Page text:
STAFF at Bristol’s only newspaper group, Bristol News & Media, face the prospect of yet more job cuts next year despite its parent group making a £24 million profit.
Northcliffe Media, the regional arm of Daily Mail & General Trust and owner of the Bristol Evening Post and the Western Daily Press, has warned that more needs to be done to overcome the slump in advertising.
This is despite Bristol’s two daily newspapers suffering devastating cutbacks in March, when 44 journalists lost their jobs – almost a third of the total.
Another DMGT subsidiary, Harmsworth Printing, slashed 88 jobs in June when it shut the city’s printing press and moved production to Didcot in Oxfordshire. Only a few years ago the Bristol press was being touted as one of the most modern and efficient in Europe.
The warning of further job losses came from Martin Morgan, chief executive of DMGT, announcing the company’s annual results.
He said: “The drive for change and efficiency is continuing and we expect costs to fall [further] next year.”
More job cuts are “possible”. “We will continue our reorganisation and re-engineering of the business. There has to be a continuing drive. We expect costs to fall again next year but the big cuts are behind us.”
Two editorial jobs which recently fell vacant at Bristol have not so far been filled by recruitment.
Staff at Bristol are still reeling after a year of unprecedented cutbacks and change.
Not only have editorial numbers been slashed, but the Western Daily Press has been reduced to a rump operation with few staff and virtually no unique web content.
Staff have also faced a pay freeze.
Meanwhile the seats vacated by the Bristol job losses have been filled by staff moved in from other Northcliffe centres such as Cheltenham, Yeovil, Bath and Clevedon.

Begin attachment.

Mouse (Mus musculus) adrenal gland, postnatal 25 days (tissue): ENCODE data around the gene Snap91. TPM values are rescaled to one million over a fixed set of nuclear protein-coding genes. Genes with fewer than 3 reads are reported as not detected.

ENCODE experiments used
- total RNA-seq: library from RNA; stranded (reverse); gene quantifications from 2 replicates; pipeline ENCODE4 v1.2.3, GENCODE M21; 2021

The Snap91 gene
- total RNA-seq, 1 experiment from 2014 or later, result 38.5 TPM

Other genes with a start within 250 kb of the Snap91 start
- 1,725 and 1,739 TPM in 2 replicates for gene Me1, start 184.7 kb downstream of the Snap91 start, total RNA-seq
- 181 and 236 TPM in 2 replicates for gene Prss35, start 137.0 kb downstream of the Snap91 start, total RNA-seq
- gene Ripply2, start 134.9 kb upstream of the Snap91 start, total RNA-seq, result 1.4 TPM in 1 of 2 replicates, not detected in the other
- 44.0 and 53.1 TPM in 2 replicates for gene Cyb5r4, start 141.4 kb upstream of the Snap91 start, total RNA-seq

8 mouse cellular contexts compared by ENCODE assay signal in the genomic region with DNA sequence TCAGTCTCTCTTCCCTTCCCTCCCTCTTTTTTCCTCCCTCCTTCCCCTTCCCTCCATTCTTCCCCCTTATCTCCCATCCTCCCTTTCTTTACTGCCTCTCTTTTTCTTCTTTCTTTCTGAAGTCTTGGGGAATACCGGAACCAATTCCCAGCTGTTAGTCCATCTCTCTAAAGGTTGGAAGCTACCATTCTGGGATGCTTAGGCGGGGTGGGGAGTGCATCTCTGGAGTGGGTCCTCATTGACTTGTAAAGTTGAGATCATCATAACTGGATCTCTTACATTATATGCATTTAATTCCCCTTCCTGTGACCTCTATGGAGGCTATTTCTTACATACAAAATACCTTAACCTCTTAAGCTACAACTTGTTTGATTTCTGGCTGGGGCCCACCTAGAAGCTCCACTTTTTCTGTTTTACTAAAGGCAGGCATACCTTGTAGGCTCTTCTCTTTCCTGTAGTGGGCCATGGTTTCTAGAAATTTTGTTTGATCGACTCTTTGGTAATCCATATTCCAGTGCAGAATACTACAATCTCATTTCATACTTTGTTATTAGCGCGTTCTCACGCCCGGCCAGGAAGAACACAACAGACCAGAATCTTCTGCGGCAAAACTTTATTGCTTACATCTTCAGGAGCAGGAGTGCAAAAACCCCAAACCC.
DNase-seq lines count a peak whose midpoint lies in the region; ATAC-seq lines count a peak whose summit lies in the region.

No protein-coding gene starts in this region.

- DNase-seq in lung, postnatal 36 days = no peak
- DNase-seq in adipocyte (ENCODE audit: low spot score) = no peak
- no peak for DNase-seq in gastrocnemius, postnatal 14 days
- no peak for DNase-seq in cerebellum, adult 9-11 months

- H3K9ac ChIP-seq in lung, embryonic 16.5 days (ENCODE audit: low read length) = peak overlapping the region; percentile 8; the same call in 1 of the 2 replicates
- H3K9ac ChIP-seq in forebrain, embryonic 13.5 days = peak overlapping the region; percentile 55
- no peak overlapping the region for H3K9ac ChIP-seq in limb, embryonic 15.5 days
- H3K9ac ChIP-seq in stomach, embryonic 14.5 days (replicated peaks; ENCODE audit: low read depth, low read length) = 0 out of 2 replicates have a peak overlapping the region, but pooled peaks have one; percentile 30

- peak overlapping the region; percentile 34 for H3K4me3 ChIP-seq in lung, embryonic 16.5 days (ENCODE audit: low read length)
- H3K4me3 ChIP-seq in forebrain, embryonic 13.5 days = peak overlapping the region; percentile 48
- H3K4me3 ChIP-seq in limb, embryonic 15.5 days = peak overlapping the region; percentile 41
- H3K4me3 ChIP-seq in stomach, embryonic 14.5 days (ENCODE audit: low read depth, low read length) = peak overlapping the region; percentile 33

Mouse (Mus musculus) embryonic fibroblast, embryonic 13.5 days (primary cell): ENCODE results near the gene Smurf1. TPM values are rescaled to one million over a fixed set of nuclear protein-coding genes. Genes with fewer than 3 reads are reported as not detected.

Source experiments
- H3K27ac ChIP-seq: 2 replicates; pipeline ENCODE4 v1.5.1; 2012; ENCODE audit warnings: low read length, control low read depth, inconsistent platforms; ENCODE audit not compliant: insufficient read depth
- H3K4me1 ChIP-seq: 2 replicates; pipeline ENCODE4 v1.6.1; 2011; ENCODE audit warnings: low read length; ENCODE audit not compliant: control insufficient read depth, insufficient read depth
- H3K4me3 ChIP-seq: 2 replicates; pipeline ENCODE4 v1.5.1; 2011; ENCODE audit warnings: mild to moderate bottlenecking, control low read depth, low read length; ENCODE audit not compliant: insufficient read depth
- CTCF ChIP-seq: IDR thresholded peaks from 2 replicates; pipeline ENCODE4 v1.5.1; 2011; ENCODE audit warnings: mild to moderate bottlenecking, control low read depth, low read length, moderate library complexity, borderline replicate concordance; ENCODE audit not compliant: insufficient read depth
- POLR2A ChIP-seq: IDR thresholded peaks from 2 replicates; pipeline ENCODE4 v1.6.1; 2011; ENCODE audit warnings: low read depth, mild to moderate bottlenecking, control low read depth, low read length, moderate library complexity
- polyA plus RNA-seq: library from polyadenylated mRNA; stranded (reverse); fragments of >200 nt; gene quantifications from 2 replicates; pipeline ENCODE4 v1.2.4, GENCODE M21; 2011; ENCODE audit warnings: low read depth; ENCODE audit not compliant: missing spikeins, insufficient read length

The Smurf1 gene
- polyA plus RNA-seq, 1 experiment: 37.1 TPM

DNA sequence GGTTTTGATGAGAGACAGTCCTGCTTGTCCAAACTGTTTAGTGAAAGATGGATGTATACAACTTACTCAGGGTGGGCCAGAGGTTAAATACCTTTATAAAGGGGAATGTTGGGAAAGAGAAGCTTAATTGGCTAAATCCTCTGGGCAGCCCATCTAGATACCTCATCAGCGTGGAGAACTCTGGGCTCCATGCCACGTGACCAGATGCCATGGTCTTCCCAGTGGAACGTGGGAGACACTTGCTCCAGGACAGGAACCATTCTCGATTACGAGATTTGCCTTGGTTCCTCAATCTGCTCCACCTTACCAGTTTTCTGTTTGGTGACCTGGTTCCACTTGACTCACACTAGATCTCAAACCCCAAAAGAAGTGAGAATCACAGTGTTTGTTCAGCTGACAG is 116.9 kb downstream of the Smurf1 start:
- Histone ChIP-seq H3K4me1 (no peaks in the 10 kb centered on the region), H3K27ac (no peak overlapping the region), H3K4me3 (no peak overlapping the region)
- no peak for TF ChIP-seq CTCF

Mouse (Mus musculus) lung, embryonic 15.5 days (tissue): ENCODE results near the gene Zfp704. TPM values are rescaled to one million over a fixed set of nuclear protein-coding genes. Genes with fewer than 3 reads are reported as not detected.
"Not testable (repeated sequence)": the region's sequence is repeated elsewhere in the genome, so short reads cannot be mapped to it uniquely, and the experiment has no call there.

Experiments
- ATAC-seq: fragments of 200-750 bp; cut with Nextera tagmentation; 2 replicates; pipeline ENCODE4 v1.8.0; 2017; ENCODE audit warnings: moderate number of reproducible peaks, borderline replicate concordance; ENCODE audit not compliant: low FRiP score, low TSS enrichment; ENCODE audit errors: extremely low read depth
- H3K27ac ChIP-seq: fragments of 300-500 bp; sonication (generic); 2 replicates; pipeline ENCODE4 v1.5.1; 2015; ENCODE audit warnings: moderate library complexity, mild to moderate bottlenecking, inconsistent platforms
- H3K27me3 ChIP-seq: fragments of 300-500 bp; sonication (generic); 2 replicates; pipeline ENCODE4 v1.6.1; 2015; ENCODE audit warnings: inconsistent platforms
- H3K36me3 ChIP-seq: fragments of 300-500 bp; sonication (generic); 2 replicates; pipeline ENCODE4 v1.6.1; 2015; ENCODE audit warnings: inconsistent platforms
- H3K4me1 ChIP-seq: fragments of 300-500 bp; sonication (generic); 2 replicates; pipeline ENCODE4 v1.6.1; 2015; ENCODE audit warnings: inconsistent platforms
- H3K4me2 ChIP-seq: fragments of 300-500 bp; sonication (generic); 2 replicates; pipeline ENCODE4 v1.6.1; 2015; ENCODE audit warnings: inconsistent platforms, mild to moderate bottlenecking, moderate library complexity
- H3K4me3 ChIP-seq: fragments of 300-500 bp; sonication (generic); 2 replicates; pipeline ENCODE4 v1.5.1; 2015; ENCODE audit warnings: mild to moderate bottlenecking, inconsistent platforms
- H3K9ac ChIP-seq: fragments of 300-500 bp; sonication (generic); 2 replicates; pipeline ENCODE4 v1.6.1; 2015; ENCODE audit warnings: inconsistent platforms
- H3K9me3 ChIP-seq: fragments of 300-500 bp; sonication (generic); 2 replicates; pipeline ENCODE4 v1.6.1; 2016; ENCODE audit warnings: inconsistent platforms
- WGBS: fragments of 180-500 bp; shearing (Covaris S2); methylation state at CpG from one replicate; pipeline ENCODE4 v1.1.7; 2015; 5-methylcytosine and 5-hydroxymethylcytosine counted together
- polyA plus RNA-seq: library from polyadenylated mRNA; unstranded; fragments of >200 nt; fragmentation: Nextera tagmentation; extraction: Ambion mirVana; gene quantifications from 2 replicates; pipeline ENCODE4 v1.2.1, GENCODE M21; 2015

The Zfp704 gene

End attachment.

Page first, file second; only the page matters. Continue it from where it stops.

Bristol has become one of a handful of “centres of excellence” – others include Swansea and Leicester – where a team of subs produce pages for a host of titles.
The NUJ has criticised the plans, saying they lead to increased workloads, more mistakes and less, not more, efficiency. Crucially, the bond between local journalists and they area they cover is being broken.
Nationwide, Northcliffe Media shed 1,100 employees, about a quarter of its total, in the year to October 4.
Martin Morgan said Northcliffe may have seen the worst of the collapse in advertising revenue, but more needs to be done.
DMGT said the fall in ad revenue at Northcliffe’s 100-odd regional titles had stabilised since March.
Peter Williams, DMGT’s finance director, pointed to positive signs in the property market, though the profitable recruitment sector is continuing its decline.
“In the past two weeks, property [ad] revenues have been up year on year – when was the last time we said that about a sector [in the regional operation]?” he told The Guardian.
Northcliffe Media revenue fell 22% to £328m. Operating profit slumped 65% to £24m.
UK operating profit fell 67% to £20m and total revenue by 24% to £285m. Underlying ad revenue fell 30% and circulation revenues dropped 7%.
However, visits to Northcliffe’s regional newspaper websites in September jumped 31% on an annual basis.
Filed Under: Branch News